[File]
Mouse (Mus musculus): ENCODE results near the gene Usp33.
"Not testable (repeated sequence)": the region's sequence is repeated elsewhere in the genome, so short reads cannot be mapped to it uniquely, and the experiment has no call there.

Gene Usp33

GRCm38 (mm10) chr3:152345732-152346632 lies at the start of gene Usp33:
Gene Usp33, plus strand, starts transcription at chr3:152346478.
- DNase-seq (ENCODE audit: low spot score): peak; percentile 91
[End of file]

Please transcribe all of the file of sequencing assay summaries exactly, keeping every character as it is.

Mouse (Mus musculus): ENCODE results near the gene Usp33.
"Not testable (repeated sequence)": the region's sequence is repeated elsewhere in the genome, so short reads cannot be mapped to it uniquely, and the experiment has no call there.

Gene Usp33

GRCm38 (mm10) chr3:152345732-152346632 lies at the start of gene Usp33:
Gene Usp33, plus strand, starts transcription at chr3:152346478.
- DNase-seq (ENCODE audit: low spot score): peak; percentile 91